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Accord on SAFTA draft, protocol against terrorism

By Amit Baruah and
B. Muralidhar Reddy

ISLAMABAD JAN.1. The stage seems set for a possible bilateral meeting between India and Pakistan here as the South Asian Association for Regional Cooperation (SAARC) nations today approved the draft South Asian Free Trade Area (SAFTA) framework treaty as well as an additional protocol to the existing regional convention on the suppression of terrorism.

Describing the breakthrough on SAFTA as "historic" for the region as a whole, the Foreign Secretary, Shashank, told presspersons tonight that the accord was reached at the informal discussions among the Foreign Ministers in the evening. India and Pakistan have agreed to tariff-free imports from the least-developed countries (LDCs) in the SAARC within a stipulated timeframe.

India always said that to make the SAARC meaningful, an accord on the SAFTA should be clinched. Now that this has happened, India could be more amenable to a bilateral meeting on the sidelines of the SAARC summit.

Mr. Shashank said the SAFTA accord would boost development and economic cooperation in the region. Official sources said they saw the SAFTA as the Most-Favoured Nation "plus" in the India-Pakistan bilateral context.

Referring to the accord on the additional protocol, Mr. Shashank said the regional convention on terrorism had been finalised in the light of the developments of September 11, 2001 as well as the United Nations Security Council Resolution 1373 on counter-terrorism measures.

Expressing happiness over the agreements, the Pakistan Foreign Secretary, Riaz Khokhar, told presspersons separately that there had been no request from India for a bilateral meeting with the Pakistan leadership.

Asked why Pakistan was "forthcoming" on the issue while no request had come from India, Mr. Khokhar said: "The SAARC summit is about the seven countries of the region and whatever discussions take place bilaterally are on the sidelines. ... "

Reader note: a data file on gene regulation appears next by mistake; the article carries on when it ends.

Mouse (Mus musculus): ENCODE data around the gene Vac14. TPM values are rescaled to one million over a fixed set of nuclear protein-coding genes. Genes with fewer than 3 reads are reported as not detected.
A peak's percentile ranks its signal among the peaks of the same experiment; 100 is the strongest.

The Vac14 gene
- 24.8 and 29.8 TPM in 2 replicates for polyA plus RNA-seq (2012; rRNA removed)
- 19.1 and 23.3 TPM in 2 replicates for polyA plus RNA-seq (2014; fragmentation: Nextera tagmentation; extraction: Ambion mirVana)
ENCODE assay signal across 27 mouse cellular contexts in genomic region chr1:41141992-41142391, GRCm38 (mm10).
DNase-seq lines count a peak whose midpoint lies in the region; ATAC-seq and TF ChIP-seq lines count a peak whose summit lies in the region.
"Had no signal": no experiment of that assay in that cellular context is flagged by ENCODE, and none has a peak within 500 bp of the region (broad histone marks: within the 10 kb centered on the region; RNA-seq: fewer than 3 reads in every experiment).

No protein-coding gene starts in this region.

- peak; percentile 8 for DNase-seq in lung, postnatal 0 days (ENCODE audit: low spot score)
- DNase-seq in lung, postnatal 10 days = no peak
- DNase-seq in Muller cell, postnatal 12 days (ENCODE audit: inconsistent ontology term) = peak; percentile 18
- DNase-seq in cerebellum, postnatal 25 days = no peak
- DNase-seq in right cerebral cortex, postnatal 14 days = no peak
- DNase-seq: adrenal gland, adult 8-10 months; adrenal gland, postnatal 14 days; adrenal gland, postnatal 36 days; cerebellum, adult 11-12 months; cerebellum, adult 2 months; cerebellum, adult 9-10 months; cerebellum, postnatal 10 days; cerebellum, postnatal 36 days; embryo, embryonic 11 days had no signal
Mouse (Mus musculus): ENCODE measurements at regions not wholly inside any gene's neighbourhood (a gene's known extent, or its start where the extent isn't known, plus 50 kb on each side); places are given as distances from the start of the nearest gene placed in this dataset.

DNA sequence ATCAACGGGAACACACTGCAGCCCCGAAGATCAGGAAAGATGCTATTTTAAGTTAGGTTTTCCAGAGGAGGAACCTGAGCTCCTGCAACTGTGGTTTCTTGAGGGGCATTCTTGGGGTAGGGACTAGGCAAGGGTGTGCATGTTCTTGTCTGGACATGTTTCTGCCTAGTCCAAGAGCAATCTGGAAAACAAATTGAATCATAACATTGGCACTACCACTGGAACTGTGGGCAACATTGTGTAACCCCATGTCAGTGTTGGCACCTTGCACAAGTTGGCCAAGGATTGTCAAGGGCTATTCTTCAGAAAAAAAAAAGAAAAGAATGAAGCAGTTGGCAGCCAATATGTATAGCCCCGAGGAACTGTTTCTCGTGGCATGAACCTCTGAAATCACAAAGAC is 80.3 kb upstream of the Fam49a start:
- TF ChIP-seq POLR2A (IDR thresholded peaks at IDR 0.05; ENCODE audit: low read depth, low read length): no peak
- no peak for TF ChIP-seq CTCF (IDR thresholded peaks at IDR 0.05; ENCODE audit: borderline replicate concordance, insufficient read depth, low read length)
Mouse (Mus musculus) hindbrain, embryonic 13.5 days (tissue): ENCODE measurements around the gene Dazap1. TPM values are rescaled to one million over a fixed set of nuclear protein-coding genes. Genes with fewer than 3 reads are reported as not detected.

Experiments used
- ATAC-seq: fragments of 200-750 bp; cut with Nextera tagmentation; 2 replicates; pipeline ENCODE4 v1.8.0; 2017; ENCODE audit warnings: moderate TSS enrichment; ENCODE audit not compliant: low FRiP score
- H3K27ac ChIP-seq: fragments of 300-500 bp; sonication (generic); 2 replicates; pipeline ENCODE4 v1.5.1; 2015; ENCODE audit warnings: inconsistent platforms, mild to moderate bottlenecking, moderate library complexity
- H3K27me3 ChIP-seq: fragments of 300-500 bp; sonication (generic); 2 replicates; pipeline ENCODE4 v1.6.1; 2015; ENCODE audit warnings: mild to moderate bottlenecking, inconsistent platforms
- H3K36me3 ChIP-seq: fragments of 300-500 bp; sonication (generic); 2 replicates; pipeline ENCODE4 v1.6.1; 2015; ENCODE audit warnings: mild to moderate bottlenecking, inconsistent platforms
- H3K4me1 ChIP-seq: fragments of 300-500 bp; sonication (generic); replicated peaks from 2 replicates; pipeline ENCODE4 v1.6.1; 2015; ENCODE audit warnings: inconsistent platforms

Referring to the calls that had been sought by other visiting Heads of State Government, Mr. Khokhar said: "We are not begging or soliciting [for a meeting]. None of those things. We are the host country and the ground rules of regional and multilateral diplomacy are always very clear."

Mr. Khokhar said: "When, for instance, the Pakistan President [Pervez Musharraf] went to Kuala Lumpur... the President requested a call on the Prime Minister of Malaysia. So, there is what you call a culture of diplomacy. We certainly respect that."

Responding to a reported statement of Mr. Shashank, Mr. Khokhar suggested that if the Indians had said something on a bilateral meeting not being fixed so far, they should stick to it. He, however, said that the SAARC leaders would meet in "retreat" on January 5 at the Pakistan Prime Minister's residence and the leaders could "step aside" and talk about other things. There was no agenda for the retreat.

Asked about the differences that had marked the discussions on the additional protocol, Mr. Khokhar said Pakistan was mindful of its vital interests and of its obligation as far as combating terrorism was concerned.

The SAARC countries, he said, did not get into the contentious business of defining terrorism. There was, he claimed, no difference of opinion insofar as an agreement on the text of the additional protocol was concerned. The draft did not contain any reference to "cross-border infiltration" from Pakistan to India.

In response to a question from a Bangladeshi reporter that India and Pakistan were together when it came to the SAFTA, Mr. Khokhar said it was not as if Islamabad and New Delhi were ganging up against Dhaka. He declined to say whether Nepal and Bhutan also wanted the LDCs status. In response to a question on the SAARC Charter, he said: "We are very clear that it is important for the future of the SAARC that outstanding problems and disputes must be resolved. That will create an enormously good atmosphere for progress in the SAARC, for the stability of the region."

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